• Local Strategic Partnerships: a single body of key partners comprising business, public, private, voluntary and community sectors to identify top priorities of a community and work with the LA and local people to address them; key players in the Community Strategy;

  • Providers (service deliverers) in the public and independent sectors commissioned by the LA; can include LAs themselves, housing associations, independent organisations such as charities, and private sector bodies;

  • Government Offices of the Regions: represent Government Departments within a single organisation, working with regional partners including LAs, Regional Development Agencies and other organisations to deliver the Governments’ aims in a joined-up way. GORs play a key role in agreeing Local Area Agreements on behalf of Government with their LAs and monitoring delivery;

  • Directors of Adult Social Services: a new role to deliver LAs’ part in a new vision for adult social care


Taking forward opportunity age community strategies

Taking forward Opportunity Age: Community Strategies

Older People/ageing society a Shared Priority for local government and strategic partners: assessment on progress in the CPA from September 2005:

  • Audit Commission have consulted on agreed “Key Lines of Enquiry” (KLOEs) as a tool for assessing LA achievement on the Older People Shared Priority

  • LAs expected to set out specific plans for local older populations in Community Strategies (or separate plans if they prefer);

  • Must engage and involve local communities, so requires them to enter into proper dialogue with local older people through a variety of methods, ensuring they make contact with the hard to reach ones and those who are isolated for whatever reason;

  • Strategies must be prepared and implemented with full co-operation and engagement of the Local Strategic Partnerships;

  • Central Government will expect community strategies to address the objectives of Opportunity Age: - to improve quality of life of older people.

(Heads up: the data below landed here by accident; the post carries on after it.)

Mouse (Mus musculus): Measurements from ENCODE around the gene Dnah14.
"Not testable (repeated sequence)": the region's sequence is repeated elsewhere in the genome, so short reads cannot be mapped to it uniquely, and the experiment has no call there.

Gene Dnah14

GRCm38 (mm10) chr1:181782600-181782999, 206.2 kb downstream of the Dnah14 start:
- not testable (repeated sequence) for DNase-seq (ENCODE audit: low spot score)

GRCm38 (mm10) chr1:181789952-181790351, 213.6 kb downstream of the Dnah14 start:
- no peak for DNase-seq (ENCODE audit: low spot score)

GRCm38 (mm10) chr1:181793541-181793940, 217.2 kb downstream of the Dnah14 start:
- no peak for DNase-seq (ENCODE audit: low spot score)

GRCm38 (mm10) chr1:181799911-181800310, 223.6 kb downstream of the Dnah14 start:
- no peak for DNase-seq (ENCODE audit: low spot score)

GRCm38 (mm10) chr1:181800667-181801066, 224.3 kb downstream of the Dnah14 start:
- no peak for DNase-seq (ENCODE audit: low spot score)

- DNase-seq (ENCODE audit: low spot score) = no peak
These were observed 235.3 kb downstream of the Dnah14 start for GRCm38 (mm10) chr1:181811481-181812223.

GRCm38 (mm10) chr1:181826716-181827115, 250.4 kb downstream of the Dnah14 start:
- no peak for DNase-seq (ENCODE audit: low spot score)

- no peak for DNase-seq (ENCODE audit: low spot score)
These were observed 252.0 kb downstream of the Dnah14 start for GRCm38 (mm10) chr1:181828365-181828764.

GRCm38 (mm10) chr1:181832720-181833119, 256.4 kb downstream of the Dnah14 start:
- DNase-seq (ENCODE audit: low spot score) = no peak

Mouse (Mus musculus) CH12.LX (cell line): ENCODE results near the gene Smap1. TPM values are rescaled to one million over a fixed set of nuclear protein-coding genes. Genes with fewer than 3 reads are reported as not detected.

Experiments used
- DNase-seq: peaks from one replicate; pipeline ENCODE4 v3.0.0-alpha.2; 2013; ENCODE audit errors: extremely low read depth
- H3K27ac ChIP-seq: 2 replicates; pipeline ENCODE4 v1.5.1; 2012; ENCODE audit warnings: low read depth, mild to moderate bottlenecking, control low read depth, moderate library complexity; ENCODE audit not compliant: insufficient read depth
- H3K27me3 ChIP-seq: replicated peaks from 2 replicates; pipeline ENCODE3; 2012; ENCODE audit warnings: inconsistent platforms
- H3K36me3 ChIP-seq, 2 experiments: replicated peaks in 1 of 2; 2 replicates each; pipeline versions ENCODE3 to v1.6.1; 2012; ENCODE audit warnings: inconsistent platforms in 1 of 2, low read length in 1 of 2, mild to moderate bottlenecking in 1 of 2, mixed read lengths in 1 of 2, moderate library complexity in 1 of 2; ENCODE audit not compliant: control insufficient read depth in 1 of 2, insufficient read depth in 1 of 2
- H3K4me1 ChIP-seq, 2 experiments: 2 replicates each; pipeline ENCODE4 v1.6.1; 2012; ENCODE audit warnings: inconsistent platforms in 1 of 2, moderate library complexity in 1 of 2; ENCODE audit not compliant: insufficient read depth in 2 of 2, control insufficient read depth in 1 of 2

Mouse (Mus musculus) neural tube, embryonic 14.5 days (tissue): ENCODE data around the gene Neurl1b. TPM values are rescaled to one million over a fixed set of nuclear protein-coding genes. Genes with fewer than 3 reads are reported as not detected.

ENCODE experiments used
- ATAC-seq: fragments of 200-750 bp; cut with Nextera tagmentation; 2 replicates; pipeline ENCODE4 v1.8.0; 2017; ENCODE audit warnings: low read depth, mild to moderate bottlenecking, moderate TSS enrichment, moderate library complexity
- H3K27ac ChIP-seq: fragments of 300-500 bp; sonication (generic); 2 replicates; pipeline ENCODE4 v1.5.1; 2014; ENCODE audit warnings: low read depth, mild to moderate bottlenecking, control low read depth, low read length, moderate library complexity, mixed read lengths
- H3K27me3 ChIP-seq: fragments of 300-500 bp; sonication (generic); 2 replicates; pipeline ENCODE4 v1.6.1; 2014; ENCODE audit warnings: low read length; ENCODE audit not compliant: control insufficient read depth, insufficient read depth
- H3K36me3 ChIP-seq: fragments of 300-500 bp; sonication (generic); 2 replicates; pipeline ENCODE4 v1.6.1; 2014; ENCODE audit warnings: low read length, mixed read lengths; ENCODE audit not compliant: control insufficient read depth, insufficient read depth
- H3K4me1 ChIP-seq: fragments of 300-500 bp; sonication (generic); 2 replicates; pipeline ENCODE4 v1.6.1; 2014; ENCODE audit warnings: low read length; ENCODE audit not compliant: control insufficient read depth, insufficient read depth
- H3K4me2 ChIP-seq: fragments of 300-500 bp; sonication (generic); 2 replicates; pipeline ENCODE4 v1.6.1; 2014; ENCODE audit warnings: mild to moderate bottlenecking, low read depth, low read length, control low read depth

Local area agreements laas

Local Area Agreements (LAAs)

LAAs currently being piloted in 20 LA areas with another 40 to follow in June:

  • Simplify the many funding streams available and channel into (from June) four blocks of service delivery – one of which is health inequalities and older people; (Supporting People not currently included but councils can request its inclusion on exceptional basis);

  • Targets and outcomes negotiated between GORs, councils and partners, with freedom to decide how best to achieve them;

  • Join up public services with more flexibility for councils and delivery partners;

  • LAs and LSPs enabled to find local solutions to local problems;

  • A new Performance Framework to help secure delivery of outcomes that reflect both pressing national and local priorities, ensuring greater accountability to users and partners;

  • Starting point: better outcomes for all people.


Next steps

Next steps

  • We are now consulting on indicators and local leadership: invited written comments by 28 July; run regional events on local leadership; national seminar on indicators (September).

  • Establish Cabinet sub-Committee and agree work programme from the strategy, asap

  • Establish Observatory.

  • Publish response to consultation in Autumn